Congressman visits king tide flooding in Fort Lauderdale to call for environmental investment
Salt water from the king tides quickly flooded the streets of the Las Olas Isles neighborhoods on Monday morning.
The water, which in the deepest areas was close to a foot deep after the 9:41 a.m. high tide, brought mullet fish into the streets as the Intracoastal Waterway rose above residents' boat docks in the Las Olsas Isles neighborhoods.
Standing just off SE 25th Ave., Congressman Ted Deutch (D-FL) said he was surprised by how swiftly the water poured out of the storm drains to deluge the street and sidewalks. As the water completely covered his shoes, he said he'd know to wear boots next time.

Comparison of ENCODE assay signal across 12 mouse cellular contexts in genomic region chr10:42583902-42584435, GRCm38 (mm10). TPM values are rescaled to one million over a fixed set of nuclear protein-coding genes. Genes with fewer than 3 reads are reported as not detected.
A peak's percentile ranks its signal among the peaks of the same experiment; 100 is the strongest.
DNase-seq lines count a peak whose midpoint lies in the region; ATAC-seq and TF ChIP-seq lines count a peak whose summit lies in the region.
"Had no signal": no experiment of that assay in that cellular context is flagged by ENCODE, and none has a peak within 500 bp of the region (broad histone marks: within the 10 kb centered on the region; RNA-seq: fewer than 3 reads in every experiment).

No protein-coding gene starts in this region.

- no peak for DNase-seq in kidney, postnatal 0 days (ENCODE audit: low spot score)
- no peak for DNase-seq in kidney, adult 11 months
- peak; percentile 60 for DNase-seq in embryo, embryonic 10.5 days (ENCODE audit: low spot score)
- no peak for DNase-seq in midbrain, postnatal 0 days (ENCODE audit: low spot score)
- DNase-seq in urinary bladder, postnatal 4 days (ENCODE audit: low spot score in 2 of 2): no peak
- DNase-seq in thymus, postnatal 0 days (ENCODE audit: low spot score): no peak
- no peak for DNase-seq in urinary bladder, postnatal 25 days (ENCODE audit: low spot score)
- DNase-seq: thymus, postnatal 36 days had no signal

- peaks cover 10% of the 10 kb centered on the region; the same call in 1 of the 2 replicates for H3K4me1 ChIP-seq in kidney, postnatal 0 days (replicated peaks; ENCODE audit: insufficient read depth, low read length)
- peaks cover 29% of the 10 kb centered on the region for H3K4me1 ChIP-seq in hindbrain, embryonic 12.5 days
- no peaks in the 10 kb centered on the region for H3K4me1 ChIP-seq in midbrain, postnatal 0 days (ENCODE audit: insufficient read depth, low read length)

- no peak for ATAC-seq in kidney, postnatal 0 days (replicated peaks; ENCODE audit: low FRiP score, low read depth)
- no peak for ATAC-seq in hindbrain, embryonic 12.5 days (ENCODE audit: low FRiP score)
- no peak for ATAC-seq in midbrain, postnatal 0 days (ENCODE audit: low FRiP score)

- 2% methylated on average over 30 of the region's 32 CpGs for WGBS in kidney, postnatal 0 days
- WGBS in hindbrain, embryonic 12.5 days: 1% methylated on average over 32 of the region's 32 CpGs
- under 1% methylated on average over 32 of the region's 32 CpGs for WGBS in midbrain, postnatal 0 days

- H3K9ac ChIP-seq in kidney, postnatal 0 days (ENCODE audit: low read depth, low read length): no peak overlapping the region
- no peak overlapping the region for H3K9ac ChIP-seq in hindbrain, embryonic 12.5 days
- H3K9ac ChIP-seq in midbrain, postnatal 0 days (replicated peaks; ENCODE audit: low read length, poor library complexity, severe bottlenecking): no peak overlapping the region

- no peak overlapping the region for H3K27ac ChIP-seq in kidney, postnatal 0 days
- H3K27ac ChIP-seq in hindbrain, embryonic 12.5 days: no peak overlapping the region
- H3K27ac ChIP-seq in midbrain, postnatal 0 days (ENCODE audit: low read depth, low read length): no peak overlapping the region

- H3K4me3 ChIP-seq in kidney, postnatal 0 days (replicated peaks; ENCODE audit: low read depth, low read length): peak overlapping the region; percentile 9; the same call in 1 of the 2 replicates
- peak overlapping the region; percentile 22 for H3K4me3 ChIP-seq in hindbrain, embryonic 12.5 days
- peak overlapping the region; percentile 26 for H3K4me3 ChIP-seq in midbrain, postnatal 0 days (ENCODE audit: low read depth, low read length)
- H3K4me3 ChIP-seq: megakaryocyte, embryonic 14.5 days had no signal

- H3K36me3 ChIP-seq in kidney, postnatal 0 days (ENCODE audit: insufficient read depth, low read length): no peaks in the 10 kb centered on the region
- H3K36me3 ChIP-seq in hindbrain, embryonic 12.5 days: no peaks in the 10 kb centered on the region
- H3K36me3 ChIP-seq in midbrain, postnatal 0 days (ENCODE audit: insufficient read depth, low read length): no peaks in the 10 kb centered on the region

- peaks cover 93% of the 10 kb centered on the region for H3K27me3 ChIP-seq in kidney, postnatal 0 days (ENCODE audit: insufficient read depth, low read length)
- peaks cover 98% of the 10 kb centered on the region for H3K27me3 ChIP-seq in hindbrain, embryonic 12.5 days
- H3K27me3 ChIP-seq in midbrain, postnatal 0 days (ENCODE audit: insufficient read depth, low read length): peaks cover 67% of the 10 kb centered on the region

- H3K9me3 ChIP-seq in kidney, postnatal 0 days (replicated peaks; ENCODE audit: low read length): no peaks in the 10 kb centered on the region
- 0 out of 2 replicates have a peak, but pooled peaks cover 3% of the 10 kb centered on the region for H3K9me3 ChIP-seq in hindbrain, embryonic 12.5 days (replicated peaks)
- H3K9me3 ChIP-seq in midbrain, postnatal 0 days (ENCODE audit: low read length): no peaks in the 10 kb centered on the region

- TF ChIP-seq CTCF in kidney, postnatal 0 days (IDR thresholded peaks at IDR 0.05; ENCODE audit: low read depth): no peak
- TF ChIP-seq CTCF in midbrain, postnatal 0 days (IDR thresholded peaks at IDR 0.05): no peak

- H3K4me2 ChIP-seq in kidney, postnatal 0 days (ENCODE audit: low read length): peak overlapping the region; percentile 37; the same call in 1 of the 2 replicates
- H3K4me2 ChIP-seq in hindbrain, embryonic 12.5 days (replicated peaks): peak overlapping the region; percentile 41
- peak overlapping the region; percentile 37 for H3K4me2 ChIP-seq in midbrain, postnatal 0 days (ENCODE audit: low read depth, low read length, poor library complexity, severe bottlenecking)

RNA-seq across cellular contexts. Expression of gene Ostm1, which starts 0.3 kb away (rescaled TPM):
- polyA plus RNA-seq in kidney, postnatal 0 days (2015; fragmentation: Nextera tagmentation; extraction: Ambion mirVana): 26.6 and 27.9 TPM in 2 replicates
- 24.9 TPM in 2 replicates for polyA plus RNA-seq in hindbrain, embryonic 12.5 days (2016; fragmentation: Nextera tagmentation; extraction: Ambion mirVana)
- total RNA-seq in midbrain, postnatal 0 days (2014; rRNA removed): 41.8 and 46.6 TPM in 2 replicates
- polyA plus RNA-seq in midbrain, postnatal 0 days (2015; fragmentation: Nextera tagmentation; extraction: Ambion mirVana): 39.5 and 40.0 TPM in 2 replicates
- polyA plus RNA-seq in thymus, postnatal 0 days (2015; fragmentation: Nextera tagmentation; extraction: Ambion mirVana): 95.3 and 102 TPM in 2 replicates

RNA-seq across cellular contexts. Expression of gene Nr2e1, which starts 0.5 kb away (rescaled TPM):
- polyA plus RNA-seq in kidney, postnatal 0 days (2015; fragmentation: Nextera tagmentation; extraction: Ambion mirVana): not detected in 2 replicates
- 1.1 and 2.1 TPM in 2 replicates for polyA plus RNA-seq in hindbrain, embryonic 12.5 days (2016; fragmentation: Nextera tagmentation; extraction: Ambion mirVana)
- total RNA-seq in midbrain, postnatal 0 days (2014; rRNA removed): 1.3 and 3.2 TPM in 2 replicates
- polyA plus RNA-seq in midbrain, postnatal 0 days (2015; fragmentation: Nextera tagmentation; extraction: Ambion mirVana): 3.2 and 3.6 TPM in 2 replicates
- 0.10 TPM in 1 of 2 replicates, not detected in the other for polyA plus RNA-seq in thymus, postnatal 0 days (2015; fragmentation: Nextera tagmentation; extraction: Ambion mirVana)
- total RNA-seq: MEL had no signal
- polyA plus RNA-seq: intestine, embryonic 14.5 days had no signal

"If standing in this water on a beautiful South Florida morning doesn't tell us it's time to start investing in environmental infrastructure to protect our communities, then I don't think anything will," Deutch said.
Accompanied by other public officials as well as academics from Florida Atlantic University and others who live and work in the areas affected by king tides, Deutch said a number of factors, including climate change and sea level rise, are contributing to more severe king tides.